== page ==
Revocations are different. Even at the end of the revocation period, there is no automatic license reinstatement. Instead, the motorist becomes “qualified” for reinstatement and may not drive until a successful hearing has been conducted by the Illinois Secretary of State’s office.
What Does a License Reinstatement Hearing Entail?
After the hearing concludes, the reinstatement of the license will be either granted or denied. There are two types of reinstatement hearings: formal and informal. At an informal reinstatement hearing, a hearing officer meets with the driver and with his or her Chicago traffic lawyer.
At the hearing’s conclusion, the hearing officer makes a recommendation that is reviewed by the Illinois Secretary of State’s office before a final decision is made. A formal hearing is required if:
- The driver has more than one license suspension or revocation based on more than one DUI conviction.
- The driver’s license revocation is based on a driving incident that involved a fatality.
- The driver seeks to modify or rescind a driver’s license revocation order or suspension order.
- The driver is submitting an out-of-state application for a driver’s license reinstatement.
- The driver’s monitored device driving permit has been canceled, and the driver is now seeking a restricted driving permit.
The rules for a license reinstatement are complicated, and many applications are denied. You’ll need to consult a Chicago traffic ticket attorney prior to seeking reinstatement, and that attorney will need to accompany you at your reinstatement hearing.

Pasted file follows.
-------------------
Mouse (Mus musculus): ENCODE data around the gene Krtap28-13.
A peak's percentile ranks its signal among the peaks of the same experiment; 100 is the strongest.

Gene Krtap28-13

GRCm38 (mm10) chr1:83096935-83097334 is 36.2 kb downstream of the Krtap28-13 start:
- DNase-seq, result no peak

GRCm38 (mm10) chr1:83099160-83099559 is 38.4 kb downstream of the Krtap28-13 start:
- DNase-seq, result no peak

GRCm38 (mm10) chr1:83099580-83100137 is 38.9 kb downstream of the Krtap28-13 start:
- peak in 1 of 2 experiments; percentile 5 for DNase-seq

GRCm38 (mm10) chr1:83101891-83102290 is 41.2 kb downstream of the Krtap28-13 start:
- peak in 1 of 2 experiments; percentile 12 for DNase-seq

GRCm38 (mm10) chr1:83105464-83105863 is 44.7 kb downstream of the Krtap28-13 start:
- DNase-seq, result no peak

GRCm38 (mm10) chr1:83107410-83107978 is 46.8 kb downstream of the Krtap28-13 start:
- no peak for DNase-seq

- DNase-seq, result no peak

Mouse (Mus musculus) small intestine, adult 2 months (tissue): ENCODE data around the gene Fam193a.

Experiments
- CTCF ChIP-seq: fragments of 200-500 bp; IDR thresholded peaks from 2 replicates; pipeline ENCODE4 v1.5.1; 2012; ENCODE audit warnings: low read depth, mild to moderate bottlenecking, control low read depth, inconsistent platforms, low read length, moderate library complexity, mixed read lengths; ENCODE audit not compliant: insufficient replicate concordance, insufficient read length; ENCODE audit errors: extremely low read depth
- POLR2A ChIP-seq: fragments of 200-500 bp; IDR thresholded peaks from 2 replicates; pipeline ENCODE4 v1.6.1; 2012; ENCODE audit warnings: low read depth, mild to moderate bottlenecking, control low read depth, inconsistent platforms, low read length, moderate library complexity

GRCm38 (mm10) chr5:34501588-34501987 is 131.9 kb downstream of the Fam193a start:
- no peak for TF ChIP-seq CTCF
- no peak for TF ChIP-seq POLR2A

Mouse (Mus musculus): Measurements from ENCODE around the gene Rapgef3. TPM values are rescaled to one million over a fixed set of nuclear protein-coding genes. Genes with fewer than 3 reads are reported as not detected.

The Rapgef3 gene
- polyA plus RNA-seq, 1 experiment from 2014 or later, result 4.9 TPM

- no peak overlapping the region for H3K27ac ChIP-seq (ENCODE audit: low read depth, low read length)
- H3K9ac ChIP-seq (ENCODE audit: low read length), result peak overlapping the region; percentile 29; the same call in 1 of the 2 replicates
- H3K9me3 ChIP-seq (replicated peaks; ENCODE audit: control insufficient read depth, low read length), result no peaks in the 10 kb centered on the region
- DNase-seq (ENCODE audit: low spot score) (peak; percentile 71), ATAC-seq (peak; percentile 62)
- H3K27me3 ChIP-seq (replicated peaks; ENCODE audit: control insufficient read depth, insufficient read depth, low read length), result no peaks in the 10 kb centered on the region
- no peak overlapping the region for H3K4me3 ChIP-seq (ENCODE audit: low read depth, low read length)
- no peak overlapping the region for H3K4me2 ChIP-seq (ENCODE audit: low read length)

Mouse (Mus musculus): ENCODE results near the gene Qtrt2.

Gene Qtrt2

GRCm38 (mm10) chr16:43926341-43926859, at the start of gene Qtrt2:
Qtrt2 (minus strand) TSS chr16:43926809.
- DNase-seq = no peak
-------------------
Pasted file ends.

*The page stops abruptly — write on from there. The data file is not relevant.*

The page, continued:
What Else Should You Know About Reinstating a Revoked License?
Informal hearings are held at many Illinois Department of Motor Vehicle offices, but formal hearings are held only at the Illinois Secretary of State offices in Chicago, Springfield, Joliet, and Mount Vernon.
Ask your attorney to request a reinstatement hearing on your behalf. Your request must include a $50 filing fee.
Formal license reinstatement hearings are comparable to trials. A prosecutor, as well as a hearing officer, meet with the driver and his or her attorney. The hearing officer, the prosecutor, and the driver’s own attorney have an opportunity to examine and cross-examine the driver.
At a formal license reinstatement hearing, the prosecutor does not have to prove that you are a risk as a driver; instead, you and your attorney have to prove that you are not a risk.
When Should You Contact an Illinois Traffic Ticket Lawyer?
A conviction for a moving violation usually remains on your Illinois driving record for five years. The best way to avoid losing your privilege to drive in Illinois is to avoid traffic tickets and convictions for traffic tickets – before you start accumulating points on your driving record.
Along with points toward a license suspension, convictions for moving violations can result in high fines, court-ordered completion of a safe driving course, and higher auto insurance rates.
If you receive a ticket for a moving violation in or near the Chicago area, or if your license has been revoked and you are seeking to have the license reinstated, get the legal help that you need and contact a traffic ticket attorney in Chicago as quickly as possible.